Investment in commercial real estate within Asia Pacific (Apac) clocked in at US$27.7 billion ($36 billion) in the 1Q2023 according to the data collected by the world-renowned real estate consultancy firm JLL. It’s an increase of 30% decrease in y-o-y compared to 1Q2022.
The decline in investment volumes is due to the headwinds of interest rates, as well with adjustments to the price of assets according to JLL. “The market is still difficult, with a lot of investors believing that tightening lending standards will cause more uncertainty in residential real estate” states Stuart Crow, JLL’s CEO capital markets, Asia Pacific.
The majority of the region experienced smaller volumes, with the exception of Singapore where there was the 66.8% y-o-y decline to US$1.9 billion. South Korea saw a 69.5% decrease in its y-o y growth to US$2.5 billion. China investment volume dropped 16.4% y-o-y to US$6.9 billion, and Australia saw an 25.6% y-o-y fall to less than $6 billion.
Japan was the only Apac country to experience an increase in the volume of investment that grew by 4.7% y-o-y to US$8.9 billion. “The Japanese office sector saw a significant increase in volume which was supported by the disposal of headquarter buildings from Japanese corporations, as well as an influx of acquisitions by J-REITs” JLL’s report claims.
The decline in Apac investment volume in the 1Q2023 was felt across all industries. Office market investment fell 26.6% y-o-y to $12.7 billion during the first quarter, which JLL declares to be one of the weakest quarters in history. In the same way, investments in the industrial and logistics sector decreased by 24% in a year-on-year basis, as deals of 100 million or more deals decreased due to an ongoing period of pricing discovery and financing problems.
In the retail industry the investment volume was US$5.3 billion in the 1Q2023 less than the five-year average quarterly which was US$7.5 billion. In addition, there was Singapore where witnessed retail deals like the purchase of fifty% share of Nex retail malls from Mercatus Co-operative to Frasers Property and Frasers Centrepoint Trust for $652.5 million — major shopping mall transactions were absent from the remainder of the region.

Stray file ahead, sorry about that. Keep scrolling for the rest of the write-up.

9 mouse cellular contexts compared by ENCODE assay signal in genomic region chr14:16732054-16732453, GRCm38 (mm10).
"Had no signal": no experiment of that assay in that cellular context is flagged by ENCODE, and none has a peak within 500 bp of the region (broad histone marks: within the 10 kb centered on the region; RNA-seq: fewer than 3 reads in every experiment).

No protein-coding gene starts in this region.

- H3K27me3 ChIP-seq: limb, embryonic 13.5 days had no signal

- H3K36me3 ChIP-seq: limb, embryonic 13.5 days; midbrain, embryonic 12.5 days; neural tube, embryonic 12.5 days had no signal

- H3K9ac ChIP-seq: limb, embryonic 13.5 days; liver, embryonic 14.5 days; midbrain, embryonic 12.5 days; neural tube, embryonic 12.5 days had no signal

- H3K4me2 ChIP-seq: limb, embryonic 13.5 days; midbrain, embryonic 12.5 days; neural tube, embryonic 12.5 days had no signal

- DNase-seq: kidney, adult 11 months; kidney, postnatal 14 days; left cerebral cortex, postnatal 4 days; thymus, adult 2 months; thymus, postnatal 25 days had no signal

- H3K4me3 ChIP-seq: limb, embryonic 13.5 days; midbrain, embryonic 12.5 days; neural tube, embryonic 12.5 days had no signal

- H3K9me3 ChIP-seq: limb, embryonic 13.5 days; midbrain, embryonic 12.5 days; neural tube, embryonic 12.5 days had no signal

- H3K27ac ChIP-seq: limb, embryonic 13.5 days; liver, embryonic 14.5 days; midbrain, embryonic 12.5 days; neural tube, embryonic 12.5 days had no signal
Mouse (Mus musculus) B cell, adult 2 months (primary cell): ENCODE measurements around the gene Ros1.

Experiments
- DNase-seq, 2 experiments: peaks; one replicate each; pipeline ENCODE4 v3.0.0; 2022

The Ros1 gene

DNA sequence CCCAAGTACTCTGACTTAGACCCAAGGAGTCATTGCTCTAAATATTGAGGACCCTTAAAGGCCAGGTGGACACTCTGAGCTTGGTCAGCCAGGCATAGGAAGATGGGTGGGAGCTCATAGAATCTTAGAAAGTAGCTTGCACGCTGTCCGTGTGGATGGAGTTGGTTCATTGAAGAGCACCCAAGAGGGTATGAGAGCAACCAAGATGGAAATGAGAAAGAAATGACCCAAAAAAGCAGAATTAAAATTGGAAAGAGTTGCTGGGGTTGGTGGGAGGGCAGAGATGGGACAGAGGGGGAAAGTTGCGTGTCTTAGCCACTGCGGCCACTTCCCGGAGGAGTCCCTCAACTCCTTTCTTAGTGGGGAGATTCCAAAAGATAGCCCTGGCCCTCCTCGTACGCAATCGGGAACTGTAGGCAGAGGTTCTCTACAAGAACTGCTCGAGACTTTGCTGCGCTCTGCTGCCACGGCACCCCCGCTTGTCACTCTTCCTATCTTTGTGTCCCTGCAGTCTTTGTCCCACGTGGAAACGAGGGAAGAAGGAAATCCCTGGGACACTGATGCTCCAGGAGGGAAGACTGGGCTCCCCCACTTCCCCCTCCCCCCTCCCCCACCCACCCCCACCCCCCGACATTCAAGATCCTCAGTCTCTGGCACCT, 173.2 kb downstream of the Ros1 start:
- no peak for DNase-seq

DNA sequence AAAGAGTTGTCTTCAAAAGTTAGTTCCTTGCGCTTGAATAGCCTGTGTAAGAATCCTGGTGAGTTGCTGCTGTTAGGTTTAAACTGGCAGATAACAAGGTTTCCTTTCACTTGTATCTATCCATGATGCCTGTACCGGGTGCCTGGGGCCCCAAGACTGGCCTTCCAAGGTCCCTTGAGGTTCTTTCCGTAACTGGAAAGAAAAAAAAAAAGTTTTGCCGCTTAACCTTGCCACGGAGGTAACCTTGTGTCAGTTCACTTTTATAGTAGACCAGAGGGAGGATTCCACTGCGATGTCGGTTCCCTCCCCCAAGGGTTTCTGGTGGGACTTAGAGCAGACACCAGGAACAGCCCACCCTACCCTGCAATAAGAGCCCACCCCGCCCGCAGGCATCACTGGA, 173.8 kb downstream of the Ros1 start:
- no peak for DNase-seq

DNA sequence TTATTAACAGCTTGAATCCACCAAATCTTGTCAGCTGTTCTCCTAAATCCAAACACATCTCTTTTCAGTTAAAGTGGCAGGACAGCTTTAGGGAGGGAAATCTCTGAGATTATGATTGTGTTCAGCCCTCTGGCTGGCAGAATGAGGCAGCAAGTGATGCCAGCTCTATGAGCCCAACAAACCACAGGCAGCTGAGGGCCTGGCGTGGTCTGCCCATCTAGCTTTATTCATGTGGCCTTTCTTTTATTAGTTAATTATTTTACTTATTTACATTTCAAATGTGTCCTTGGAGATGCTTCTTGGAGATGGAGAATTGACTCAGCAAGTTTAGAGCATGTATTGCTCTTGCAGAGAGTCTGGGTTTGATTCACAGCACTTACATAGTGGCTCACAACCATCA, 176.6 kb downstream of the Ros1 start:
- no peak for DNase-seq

However, despite a robust recovery in the market for hospitality hotels experienced US$2.4 billion in investment in the 1Q2023, a drop of 30% in a year-on-year comparison. “Ongoing macroeconomic issues as well as the current US and European financial crisis have significantly affected hotel transactions in Apac in the first quarter of this year.” JLL highlights.
But JLL’s Crow remains positive regarding prospects for the Apac commercial real property market. “Asia Pacific is more secure and we’re sure that liquidity risk is controlled within the region. Resumption of activities is dependent on the time it happens, not when.”
Pamela Ambler, head of investment intelligence of Apac at JLL She adds that in the current cycle of price adjustments occurring all over the world, she doesn’t think that the prices in Apac to be significantly corrected. “We anticipate the rate of repricing will reach its highest during the 2nd quarter 2023, and gradually decrease in the second part of the year, as the cost of borrowing is expected to fall, accompanied by the possibility of rate cuts in the future,” she says.
According JLL, over the last one year Apac changes in price have fallen behind other countries like the US where asset prices have dropped by 20% or 40% in comparison to the earlier 2022 levels and Europe where the majority of investors have experienced cap rate increases of between 100 and 150 basis points. “Pricing dynamics are more complex across Asia as a result of softening being most noticeable on the continent of Australia (15%-20%) and South Korea (10%-15 %),” the report says.